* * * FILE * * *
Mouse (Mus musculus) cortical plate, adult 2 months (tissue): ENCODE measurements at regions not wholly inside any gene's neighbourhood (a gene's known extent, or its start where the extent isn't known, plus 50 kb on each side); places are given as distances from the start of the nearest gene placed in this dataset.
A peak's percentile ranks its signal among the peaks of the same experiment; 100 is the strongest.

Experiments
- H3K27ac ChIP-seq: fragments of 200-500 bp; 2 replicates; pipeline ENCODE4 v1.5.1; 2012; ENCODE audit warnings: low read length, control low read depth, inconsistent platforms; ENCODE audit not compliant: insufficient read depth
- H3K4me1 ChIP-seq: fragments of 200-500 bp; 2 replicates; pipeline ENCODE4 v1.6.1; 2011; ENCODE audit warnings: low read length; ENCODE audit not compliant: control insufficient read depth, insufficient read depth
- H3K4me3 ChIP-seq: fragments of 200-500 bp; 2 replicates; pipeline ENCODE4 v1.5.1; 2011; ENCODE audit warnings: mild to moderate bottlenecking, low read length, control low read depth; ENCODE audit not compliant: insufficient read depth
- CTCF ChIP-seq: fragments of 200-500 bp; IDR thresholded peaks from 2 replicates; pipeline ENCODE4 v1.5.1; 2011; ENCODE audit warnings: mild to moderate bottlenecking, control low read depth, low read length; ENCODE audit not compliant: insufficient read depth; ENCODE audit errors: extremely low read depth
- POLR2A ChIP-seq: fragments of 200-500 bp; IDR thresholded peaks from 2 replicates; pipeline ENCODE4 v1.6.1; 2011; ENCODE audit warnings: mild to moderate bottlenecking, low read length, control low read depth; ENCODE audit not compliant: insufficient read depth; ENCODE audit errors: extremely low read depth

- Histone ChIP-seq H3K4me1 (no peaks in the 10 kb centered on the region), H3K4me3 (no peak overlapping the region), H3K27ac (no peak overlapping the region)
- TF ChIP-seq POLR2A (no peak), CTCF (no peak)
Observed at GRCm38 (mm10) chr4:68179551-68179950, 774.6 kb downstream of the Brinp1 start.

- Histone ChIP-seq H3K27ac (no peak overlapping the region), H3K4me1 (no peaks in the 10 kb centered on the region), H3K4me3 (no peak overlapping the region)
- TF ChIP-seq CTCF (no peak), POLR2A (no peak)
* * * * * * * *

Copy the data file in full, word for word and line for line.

Mouse (Mus musculus) cortical plate, adult 2 months (tissue): ENCODE measurements at regions not wholly inside any gene's neighbourhood (a gene's known extent, or its start where the extent isn't known, plus 50 kb on each side); places are given as distances from the start of the nearest gene placed in this dataset.
A peak's percentile ranks its signal among the peaks of the same experiment; 100 is the strongest.

Experiments
- H3K27ac ChIP-seq: fragments of 200-500 bp; 2 replicates; pipeline ENCODE4 v1.5.1; 2012; ENCODE audit warnings: low read length, control low read depth, inconsistent platforms; ENCODE audit not compliant: insufficient read depth
- H3K4me1 ChIP-seq: fragments of 200-500 bp; 2 replicates; pipeline ENCODE4 v1.6.1; 2011; ENCODE audit warnings: low read length; ENCODE audit not compliant: control insufficient read depth, insufficient read depth
- H3K4me3 ChIP-seq: fragments of 200-500 bp; 2 replicates; pipeline ENCODE4 v1.5.1; 2011; ENCODE audit warnings: mild to moderate bottlenecking, low read length, control low read depth; ENCODE audit not compliant: insufficient read depth
- CTCF ChIP-seq: fragments of 200-500 bp; IDR thresholded peaks from 2 replicates; pipeline ENCODE4 v1.5.1; 2011; ENCODE audit warnings: mild to moderate bottlenecking, control low read depth, low read length; ENCODE audit not compliant: insufficient read depth; ENCODE audit errors: extremely low read depth
- POLR2A ChIP-seq: fragments of 200-500 bp; IDR thresholded peaks from 2 replicates; pipeline ENCODE4 v1.6.1; 2011; ENCODE audit warnings: mild to moderate bottlenecking, low read length, control low read depth; ENCODE audit not compliant: insufficient read depth; ENCODE audit errors: extremely low read depth

- Histone ChIP-seq H3K4me1 (no peaks in the 10 kb centered on the region), H3K4me3 (no peak overlapping the region), H3K27ac (no peak overlapping the region)
- TF ChIP-seq POLR2A (no peak), CTCF (no peak)
Observed at GRCm38 (mm10) chr4:68179551-68179950, 774.6 kb downstream of the Brinp1 start.

- Histone ChIP-seq H3K27ac (no peak overlapping the region), H3K4me1 (no peaks in the 10 kb centered on the region), H3K4me3 (no peak overlapping the region)
- TF ChIP-seq CTCF (no peak), POLR2A (no peak)